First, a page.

Looking for guidance on your Christmas-gift selection? Let Fr. Gerald E. Murray give you some direction:
This parish priest was once a chaplain in the U.S. Naval Reserve. Being around the military reminded me of the generosity of dedicated men and women who love our country and its freedom. Reflecting on the missions for which they they trained reminded me of the need to oppose vigorously evil men who would kill us and our allies. Reading histories of the Second World War has similar good effects.
Military histories always make for instructive reading. The lessons learned can guide us in facing stark present realities, both individually and as a nation. This is especially true for war histories that go beyond the descriptions of battles and relate the effects of war on the men fighting and the civilians caught up in the conflict. I recommend for your consideration two books, one new and the other an out-of-print gem.
First, I could not recommend more highly Hitler’s Empire — How the Nazis Ruled Europe by Columbia professor Mark Mazower. The book examines how the Nazis organized the political and legal regimes they imposed on the nations they conquered. It is an extremely well researched and even better told story of the evil perpetrated by the murderous racialist regime. Mazower spans all the countries conquered by the Nazis and demonstrates the horrors and crimes committed in the cause of absurd master-race theories. This sobering story makes clear the scale of evil practiced by the Nazis and the tragic results for Jews and other victims of the German war machine. Read this to remind yourself that dictators with lots of weapons and fanatical followers are a true threat to life and liberty.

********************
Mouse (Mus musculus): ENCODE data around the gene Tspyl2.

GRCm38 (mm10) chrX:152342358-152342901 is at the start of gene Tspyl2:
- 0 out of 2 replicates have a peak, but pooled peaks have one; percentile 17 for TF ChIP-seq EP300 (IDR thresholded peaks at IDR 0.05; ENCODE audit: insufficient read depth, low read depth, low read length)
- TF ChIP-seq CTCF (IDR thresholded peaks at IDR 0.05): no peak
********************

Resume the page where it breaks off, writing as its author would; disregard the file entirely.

Second, I would urge you to find and buy an out-of-print memoir by an RAF pilot shot down and imprisoned by the Germans: Free as a Running Fox, by Wing Commander T. D. Calnan. This delightful book will entertain and inspire. The heroics of the POWs described demonstrate that a fighting spirit can propel ordinary men to do great things. Calnan was an intrepid man, and his book should be read by every teenage boy in America who wants to know what it means to be a man. All readers will learn why life has to be about something greater than self-interest. In the face of evil, good men like Calnan and his fellow POWs taught us the way to victory and peace.